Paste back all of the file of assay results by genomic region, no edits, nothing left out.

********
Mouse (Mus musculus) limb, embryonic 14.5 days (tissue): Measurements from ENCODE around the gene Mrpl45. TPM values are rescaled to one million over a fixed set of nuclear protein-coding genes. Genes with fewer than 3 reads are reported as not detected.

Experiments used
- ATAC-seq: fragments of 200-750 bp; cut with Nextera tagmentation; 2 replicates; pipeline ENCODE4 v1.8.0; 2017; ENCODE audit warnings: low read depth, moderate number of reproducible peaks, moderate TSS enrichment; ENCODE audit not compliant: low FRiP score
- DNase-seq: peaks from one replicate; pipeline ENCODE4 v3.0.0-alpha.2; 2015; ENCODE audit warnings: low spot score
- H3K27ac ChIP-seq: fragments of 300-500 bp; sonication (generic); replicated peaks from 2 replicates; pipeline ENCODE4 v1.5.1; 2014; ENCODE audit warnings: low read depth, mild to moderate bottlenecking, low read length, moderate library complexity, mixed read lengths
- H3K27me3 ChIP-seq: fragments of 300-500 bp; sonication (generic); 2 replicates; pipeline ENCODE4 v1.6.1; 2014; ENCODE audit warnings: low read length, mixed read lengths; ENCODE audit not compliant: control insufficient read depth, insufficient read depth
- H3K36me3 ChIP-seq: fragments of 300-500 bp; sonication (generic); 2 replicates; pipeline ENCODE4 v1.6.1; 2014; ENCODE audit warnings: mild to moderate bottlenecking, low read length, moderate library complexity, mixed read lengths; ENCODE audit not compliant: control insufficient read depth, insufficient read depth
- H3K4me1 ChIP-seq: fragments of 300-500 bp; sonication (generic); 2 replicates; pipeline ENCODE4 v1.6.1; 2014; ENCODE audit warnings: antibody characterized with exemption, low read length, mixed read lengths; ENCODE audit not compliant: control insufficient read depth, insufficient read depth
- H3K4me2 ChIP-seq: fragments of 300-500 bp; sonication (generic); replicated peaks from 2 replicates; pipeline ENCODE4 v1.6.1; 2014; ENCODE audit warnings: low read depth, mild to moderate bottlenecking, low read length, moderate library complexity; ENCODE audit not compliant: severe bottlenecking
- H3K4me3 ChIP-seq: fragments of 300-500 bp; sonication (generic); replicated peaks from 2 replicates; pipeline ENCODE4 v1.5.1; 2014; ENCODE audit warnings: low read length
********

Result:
Mouse (Mus musculus) limb, embryonic 14.5 days (tissue): Measurements from ENCODE around the gene Mrpl45. TPM values are rescaled to one million over a fixed set of nuclear protein-coding genes. Genes with fewer than 3 reads are reported as not detected.

Experiments used
- ATAC-seq: fragments of 200-750 bp; cut with Nextera tagmentation; 2 replicates; pipeline ENCODE4 v1.8.0; 2017; ENCODE audit warnings: low read depth, moderate number of reproducible peaks, moderate TSS enrichment; ENCODE audit not compliant: low FRiP score
- DNase-seq: peaks from one replicate; pipeline ENCODE4 v3.0.0-alpha.2; 2015; ENCODE audit warnings: low spot score
- H3K27ac ChIP-seq: fragments of 300-500 bp; sonication (generic); replicated peaks from 2 replicates; pipeline ENCODE4 v1.5.1; 2014; ENCODE audit warnings: low read depth, mild to moderate bottlenecking, low read length, moderate library complexity, mixed read lengths
- H3K27me3 ChIP-seq: fragments of 300-500 bp; sonication (generic); 2 replicates; pipeline ENCODE4 v1.6.1; 2014; ENCODE audit warnings: low read length, mixed read lengths; ENCODE audit not compliant: control insufficient read depth, insufficient read depth
- H3K36me3 ChIP-seq: fragments of 300-500 bp; sonication (generic); 2 replicates; pipeline ENCODE4 v1.6.1; 2014; ENCODE audit warnings: mild to moderate bottlenecking, low read length, moderate library complexity, mixed read lengths; ENCODE audit not compliant: control insufficient read depth, insufficient read depth
- H3K4me1 ChIP-seq: fragments of 300-500 bp; sonication (generic); 2 replicates; pipeline ENCODE4 v1.6.1; 2014; ENCODE audit warnings: antibody characterized with exemption, low read length, mixed read lengths; ENCODE audit not compliant: control insufficient read depth, insufficient read depth
- H3K4me2 ChIP-seq: fragments of 300-500 bp; sonication (generic); replicated peaks from 2 replicates; pipeline ENCODE4 v1.6.1; 2014; ENCODE audit warnings: low read depth, mild to moderate bottlenecking, low read length, moderate library complexity; ENCODE audit not compliant: severe bottlenecking
- H3K4me3 ChIP-seq: fragments of 300-500 bp; sonication (generic); replicated peaks from 2 replicates; pipeline ENCODE4 v1.5.1; 2014; ENCODE audit warnings: low read length